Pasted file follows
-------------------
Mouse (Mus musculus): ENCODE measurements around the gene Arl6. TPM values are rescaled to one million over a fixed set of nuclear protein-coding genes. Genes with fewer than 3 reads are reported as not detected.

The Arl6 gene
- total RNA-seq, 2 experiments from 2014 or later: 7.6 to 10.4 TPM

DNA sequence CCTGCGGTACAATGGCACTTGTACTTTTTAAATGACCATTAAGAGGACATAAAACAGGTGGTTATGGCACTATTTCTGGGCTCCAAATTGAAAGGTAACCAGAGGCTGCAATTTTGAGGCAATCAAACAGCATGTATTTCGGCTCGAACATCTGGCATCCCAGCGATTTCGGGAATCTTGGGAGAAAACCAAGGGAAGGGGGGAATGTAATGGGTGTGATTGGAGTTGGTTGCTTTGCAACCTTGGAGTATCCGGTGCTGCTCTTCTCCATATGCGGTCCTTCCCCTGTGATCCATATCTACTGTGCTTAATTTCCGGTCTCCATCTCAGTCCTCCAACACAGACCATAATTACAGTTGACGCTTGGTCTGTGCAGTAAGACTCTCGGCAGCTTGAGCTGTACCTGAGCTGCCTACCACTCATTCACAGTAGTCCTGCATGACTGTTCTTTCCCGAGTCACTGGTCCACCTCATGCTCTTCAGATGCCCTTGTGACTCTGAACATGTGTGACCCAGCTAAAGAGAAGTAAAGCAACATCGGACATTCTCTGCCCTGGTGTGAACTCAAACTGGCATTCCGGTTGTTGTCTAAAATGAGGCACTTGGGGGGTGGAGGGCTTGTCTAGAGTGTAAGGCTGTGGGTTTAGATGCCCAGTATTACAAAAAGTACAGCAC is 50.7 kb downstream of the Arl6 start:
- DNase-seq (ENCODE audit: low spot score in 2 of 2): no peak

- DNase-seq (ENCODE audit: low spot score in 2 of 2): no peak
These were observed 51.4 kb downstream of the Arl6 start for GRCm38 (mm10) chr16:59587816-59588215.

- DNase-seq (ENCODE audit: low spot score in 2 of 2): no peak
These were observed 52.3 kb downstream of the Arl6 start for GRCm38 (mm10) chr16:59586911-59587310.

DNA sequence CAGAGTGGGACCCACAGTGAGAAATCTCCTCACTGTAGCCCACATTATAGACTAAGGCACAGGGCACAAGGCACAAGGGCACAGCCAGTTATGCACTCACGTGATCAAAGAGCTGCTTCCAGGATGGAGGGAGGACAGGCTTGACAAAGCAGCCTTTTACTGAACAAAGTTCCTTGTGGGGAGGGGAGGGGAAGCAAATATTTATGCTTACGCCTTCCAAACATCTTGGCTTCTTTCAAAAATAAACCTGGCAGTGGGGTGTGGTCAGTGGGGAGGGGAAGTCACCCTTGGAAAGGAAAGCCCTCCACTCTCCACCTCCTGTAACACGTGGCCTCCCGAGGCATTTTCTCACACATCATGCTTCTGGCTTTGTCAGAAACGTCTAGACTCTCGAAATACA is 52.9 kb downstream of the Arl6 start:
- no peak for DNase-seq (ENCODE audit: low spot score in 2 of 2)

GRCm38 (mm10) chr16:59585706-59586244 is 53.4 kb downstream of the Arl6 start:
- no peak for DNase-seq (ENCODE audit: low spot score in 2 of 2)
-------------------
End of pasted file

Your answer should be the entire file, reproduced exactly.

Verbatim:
Mouse (Mus musculus): ENCODE measurements around the gene Arl6. TPM values are rescaled to one million over a fixed set of nuclear protein-coding genes. Genes with fewer than 3 reads are reported as not detected.

The Arl6 gene
- total RNA-seq, 2 experiments from 2014 or later: 7.6 to 10.4 TPM

DNA sequence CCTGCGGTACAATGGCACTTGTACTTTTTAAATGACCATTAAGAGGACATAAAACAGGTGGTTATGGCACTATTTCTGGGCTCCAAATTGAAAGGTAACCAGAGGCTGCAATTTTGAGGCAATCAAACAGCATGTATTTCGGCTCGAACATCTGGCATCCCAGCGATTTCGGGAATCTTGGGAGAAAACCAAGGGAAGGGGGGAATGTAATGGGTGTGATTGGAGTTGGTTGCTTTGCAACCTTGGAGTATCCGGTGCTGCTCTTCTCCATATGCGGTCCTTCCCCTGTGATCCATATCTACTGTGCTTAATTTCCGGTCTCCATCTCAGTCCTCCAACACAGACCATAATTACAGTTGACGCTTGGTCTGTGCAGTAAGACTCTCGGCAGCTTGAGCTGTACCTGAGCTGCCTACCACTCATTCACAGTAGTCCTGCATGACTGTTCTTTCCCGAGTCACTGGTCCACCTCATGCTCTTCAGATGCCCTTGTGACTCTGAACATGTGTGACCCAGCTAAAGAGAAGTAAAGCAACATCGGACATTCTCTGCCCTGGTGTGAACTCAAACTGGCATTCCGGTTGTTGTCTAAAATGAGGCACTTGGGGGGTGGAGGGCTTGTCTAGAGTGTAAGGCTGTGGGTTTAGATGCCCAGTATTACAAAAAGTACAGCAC is 50.7 kb downstream of the Arl6 start:
- DNase-seq (ENCODE audit: low spot score in 2 of 2): no peak

- DNase-seq (ENCODE audit: low spot score in 2 of 2): no peak
These were observed 51.4 kb downstream of the Arl6 start for GRCm38 (mm10) chr16:59587816-59588215.

- DNase-seq (ENCODE audit: low spot score in 2 of 2): no peak
These were observed 52.3 kb downstream of the Arl6 start for GRCm38 (mm10) chr16:59586911-59587310.

DNA sequence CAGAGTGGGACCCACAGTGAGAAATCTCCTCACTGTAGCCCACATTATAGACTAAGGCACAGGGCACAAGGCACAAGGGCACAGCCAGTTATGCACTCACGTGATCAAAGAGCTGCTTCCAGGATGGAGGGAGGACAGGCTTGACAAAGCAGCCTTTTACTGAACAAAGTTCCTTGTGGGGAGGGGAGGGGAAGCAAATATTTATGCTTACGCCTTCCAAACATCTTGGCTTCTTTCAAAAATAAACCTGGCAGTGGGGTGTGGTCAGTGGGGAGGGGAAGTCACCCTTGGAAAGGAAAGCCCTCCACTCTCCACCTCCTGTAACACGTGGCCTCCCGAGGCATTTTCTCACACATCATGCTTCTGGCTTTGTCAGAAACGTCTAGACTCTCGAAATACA is 52.9 kb downstream of the Arl6 start:
- no peak for DNase-seq (ENCODE audit: low spot score in 2 of 2)

GRCm38 (mm10) chr16:59585706-59586244 is 53.4 kb downstream of the Arl6 start:
- no peak for DNase-seq (ENCODE audit: low spot score in 2 of 2)